As obesity rates continue to soar among all age groups in the U.S. and most other countries, the incidence of chronic diseases spawned by excess abdominal fat follows on a parallel course. Medical scientists have repeatedly confirmed that risk for heart disease, diabetes, stroke, cancer and dementia increases in direct relation to overweight and obesity measurements.
A widely accepted falsehood is that mental decline is a natural part of the aging process. Researchers now posit that expanding waistlines are the primary cause of mental deterioration among the middle-age and senior populations.
A study team from the French research institute INSERM in Paris has published the result of a study in the prestigious journal Neurology that demonstrates how increased blood pressure and other metabolic factors resulting from excess body weight causes middle-aged and older adults to experience a rapid decline in cognitive skills. Small increase in biomarkers such as blood pressure and blood glucose result in dramatically increased risk for many morbid illnesses, especially dementia and Alzheimer’s disease.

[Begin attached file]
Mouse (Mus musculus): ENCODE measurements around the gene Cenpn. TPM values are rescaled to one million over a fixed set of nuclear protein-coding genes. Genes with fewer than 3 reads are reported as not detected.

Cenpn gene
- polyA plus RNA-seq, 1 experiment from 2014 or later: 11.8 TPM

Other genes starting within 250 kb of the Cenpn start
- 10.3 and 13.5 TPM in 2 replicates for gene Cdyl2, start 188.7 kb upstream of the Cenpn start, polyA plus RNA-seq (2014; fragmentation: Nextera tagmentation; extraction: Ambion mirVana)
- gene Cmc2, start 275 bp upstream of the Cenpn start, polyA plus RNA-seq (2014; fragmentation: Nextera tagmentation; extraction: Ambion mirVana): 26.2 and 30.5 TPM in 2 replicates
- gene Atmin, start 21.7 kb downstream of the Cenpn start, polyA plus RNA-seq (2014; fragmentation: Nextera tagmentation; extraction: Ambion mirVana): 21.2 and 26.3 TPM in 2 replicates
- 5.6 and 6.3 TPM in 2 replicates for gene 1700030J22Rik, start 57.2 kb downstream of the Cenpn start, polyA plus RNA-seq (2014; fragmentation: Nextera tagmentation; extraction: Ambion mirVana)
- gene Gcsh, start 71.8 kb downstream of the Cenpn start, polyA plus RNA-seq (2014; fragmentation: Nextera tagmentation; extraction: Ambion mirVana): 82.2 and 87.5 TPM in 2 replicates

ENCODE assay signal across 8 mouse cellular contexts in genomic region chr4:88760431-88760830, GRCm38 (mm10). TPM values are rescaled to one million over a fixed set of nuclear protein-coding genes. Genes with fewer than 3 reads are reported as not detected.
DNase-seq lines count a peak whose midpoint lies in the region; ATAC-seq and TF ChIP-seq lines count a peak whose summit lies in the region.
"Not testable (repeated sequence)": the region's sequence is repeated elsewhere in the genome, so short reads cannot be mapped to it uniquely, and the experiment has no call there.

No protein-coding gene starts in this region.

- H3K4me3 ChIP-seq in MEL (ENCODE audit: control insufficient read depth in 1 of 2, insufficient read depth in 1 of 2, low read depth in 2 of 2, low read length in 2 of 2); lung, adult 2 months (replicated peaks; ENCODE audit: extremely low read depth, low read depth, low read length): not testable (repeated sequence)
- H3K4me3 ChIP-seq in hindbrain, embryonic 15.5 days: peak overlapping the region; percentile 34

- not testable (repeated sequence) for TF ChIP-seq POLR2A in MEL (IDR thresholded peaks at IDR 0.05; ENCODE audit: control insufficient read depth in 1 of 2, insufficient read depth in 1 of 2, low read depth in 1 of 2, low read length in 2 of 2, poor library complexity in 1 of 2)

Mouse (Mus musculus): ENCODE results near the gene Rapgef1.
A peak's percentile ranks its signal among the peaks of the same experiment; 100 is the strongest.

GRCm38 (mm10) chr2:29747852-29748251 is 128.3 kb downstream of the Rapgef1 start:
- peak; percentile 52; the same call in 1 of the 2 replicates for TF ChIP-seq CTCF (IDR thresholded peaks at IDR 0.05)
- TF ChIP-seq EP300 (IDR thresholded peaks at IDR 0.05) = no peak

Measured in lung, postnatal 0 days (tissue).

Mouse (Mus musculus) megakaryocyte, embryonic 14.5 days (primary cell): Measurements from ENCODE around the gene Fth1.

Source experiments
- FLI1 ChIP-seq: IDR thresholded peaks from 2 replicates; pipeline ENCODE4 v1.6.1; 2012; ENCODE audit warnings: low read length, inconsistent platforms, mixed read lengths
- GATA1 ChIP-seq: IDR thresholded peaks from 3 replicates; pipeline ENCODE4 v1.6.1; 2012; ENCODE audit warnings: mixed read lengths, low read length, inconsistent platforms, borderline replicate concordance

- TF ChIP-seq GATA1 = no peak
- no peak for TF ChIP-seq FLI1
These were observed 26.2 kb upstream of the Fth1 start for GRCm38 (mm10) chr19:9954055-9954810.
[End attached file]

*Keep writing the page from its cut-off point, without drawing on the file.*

To conduct their study, researchers analyzed data on 6,400 participants, 71 percent of whom were men with an average age 50. The study period began in 1991, defined as the start of the 10-year study time frame. At the outset, the study team gathered data on the participants’ metabolic status and body mass index (BMI), a well-known measure of overweight and obesity. At three defined points over the study period, the participants were administered tests to assess cognitive skills such as memory, reasoning, and verbal fluency.
Improving abnormal biomarkers and losing weight lowers risk of cognitive decline by one-quarter
In addition to recording changes in BMI, the scientists also noted alterations in metabolic factors such as blood pressure, HDL cholesterol, blood sugar and triglycerides. High-range readings in two or more of these categories fell into the classification of ‘metabolic abnormalities,’ known risk factors for many conditions including cardiovascular disease, diabetes and dementia. Initial readings showed that 31 percent of the participants fell into the metabolically abnormal class, nine percent were obese, and 38 percent were overweight.
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